And so, for the very rich, Concorde became the way to travel.
Concorde began operating more and more profitably.
When BA first bought them from the government, the fare was pegged at the cost of first class on a normal airliner, £600.
Within a few years it had risen nearly tenfold, to £5,400.
It made Concorde more popular than ever.
Cheaper isn’t always the right way to go, chasing volume.
Yes, your income must cover your overhead or you go out of business.
But that doesn’t always mean cutting costs.

It might mean the opposite.


Aitthipat ‘Tob’ Kulapongvanich was a teenager in Thailand.
Tob had started a small business selling dried seaweed.
Everyone loved it, but he needed distribution to get trial.
How to get it?
Then he happened to see a TV programme, an American businessman was talking about his success.
He said the secret was a strategy of gorilla marketing.
And a lightbulb went off in Tob’s head, that was it: gorilla marketing.
In the town where he lived were lots of 7-Eleven shops.
Sometimes even two on the same street.
If he could get distribution through the 300 branches of 7-Eleven, he would be like a big gorilla, distributing his seaweed to everyone.
He managed to see the 7-Eleven buyer, Mrs Pu.
He persuaded her to try his seaweed, she said they would take it, on one condition.
They needed 400 boxes to distribute to the 3,000 branches.
This was a shock for Tob.
3,000 branches? He had thought they only had 300 branches.
The most boxes he could produce in a month was 280.
But he knew he must behave like a gorilla to do gorilla marketing.
So he said he’d do it.
The effort nearly killed him, but he and his staff just made it in time.
Then he visited as many of the stores as he could.
His seaweed depended on trial.
But it was just stacked up on the shelves, it wasn’t getting trial.
Tob decided, in food, the cheapest form of advertising is free trial.
So he began giving away free samples, but only to women.
If he gave it to men, they’d just eat it.
But if he gave it to women they’d share it, and they’d talk about it.
Reaching the most people possible, that was thinking like a gorilla.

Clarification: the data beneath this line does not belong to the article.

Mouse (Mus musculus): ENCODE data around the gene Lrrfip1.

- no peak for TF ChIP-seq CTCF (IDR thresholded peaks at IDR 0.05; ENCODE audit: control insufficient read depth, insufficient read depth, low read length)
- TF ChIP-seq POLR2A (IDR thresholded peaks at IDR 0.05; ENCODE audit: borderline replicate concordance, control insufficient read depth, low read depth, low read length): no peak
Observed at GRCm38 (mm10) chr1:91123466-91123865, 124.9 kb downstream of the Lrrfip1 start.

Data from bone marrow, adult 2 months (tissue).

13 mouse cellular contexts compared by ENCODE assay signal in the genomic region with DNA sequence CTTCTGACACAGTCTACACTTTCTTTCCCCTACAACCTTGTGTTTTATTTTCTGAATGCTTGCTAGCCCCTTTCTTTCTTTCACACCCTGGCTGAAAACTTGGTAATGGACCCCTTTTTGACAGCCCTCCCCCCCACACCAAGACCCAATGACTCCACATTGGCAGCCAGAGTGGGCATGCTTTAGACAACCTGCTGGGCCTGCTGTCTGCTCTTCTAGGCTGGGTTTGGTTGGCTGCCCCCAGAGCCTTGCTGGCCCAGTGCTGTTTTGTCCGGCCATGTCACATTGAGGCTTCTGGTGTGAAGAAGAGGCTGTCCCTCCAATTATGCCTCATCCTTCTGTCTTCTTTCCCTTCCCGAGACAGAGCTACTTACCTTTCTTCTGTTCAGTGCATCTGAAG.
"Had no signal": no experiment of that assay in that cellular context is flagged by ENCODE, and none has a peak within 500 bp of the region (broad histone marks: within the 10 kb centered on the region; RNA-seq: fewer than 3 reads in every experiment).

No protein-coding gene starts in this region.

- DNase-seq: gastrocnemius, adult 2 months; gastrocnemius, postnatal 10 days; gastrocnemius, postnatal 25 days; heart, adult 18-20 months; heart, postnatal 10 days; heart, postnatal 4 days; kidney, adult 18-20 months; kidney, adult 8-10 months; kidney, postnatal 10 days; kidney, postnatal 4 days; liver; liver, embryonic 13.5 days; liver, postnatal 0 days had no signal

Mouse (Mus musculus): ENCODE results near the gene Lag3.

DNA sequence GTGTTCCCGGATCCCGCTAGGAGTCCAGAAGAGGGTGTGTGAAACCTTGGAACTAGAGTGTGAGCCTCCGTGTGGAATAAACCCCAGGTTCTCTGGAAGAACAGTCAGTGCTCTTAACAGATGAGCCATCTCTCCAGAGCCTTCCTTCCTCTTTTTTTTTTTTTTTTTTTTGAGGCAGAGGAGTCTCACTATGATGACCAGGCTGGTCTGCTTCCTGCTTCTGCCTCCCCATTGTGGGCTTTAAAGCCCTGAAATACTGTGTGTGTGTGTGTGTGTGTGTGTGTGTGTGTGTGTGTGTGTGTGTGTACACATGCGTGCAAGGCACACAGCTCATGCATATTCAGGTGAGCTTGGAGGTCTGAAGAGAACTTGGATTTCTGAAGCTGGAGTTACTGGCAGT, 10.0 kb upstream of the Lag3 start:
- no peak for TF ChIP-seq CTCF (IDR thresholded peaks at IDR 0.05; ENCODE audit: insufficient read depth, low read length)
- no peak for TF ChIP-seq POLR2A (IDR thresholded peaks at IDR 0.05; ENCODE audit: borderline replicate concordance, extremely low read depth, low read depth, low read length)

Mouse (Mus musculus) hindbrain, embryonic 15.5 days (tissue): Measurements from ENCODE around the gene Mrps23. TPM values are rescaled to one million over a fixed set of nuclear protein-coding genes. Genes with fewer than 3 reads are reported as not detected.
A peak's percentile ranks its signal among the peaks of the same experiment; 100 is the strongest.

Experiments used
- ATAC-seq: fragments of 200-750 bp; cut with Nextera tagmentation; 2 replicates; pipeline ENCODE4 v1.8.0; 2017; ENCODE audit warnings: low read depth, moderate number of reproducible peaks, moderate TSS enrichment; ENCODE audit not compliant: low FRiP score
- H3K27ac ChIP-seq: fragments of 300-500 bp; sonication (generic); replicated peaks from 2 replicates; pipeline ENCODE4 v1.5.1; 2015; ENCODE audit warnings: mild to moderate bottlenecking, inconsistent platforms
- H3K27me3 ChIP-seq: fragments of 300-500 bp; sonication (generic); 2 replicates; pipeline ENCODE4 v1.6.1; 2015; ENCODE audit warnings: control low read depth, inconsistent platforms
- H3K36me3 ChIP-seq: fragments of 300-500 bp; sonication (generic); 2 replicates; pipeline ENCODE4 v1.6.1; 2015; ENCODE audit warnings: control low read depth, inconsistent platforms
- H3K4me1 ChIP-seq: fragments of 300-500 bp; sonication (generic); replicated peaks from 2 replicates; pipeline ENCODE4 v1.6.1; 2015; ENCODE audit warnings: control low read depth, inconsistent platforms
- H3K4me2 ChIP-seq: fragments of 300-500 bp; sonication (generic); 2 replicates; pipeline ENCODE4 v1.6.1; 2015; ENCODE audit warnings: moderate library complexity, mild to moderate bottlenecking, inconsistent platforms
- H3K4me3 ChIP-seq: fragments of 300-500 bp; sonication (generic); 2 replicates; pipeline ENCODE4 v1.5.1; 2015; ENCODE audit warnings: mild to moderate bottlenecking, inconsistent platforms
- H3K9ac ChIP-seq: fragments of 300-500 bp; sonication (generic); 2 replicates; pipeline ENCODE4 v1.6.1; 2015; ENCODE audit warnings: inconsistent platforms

And Tob’s gorilla marketing worked.
In 3 months, 7-Eleven sales went from 600,000 Baht to 2 million Baht.
Tob moved to a bigger factory, like a gorilla would.
Sales grew from 10 million Baht to 250 million Baht.
And Tob began to export to over thirty countries.
Including the UK, the USA, China, Mexico, Holland, Vietnam, Korea.
Sales are now 2 billion Baht a year, and he has 2,000 employees.
All thanks to a lecture he heard on gorilla marketing.
Just one small point.
When Tob heard the lecture he got it wrong.
It isn’t gorilla marketing, it’s guerrilla marketing.
They sound the same but mean completely different things.
Guerrilla comes from the Spanish word ‘guerra’ meaning war, and ‘guerilla’ means a little war.
Guerilla tactics are about doing the things the big guys can’t.
Guerilla marketing is about speed, agility, surprise, innovation.
Not about behaving like a gorilla.
But Tob didn’t know that.
He believed gorilla marketing was the secret, he believed it and it worked.
It worked because it gave him energy, and belief, and passion.
See, it’s not important to learn the correct things.
It’s not important to memorise what’s in marketing books.
It’s not important to be right.
It’s important to be excited and inspired.

Energy beats talent.


In 1895, Emily Davison got a first class degree at Oxford.
Except she didn’t.
Because women weren’t allowed to graduate.
There weren’t any jobs for women, so they didn’t need education.
In fact the only job Emily Davison could get was a governess.
A sort of posh nanny.
Well, children were all women’s brains were capable of understanding.

Emily Davison wouldn’t accept this.
So in 1906 she joined the women’s suffrage movement.
Suffrage meant the right to vote, these women were ‘suffragettes’.
The suffragettes began with peaceful protest.
Writing petitions, interrupting meetings, writing letters, making speeches, but it was all words.
It wasn’t much more than a nuisance, it could safely be ignored.
It had been ignored for forty years.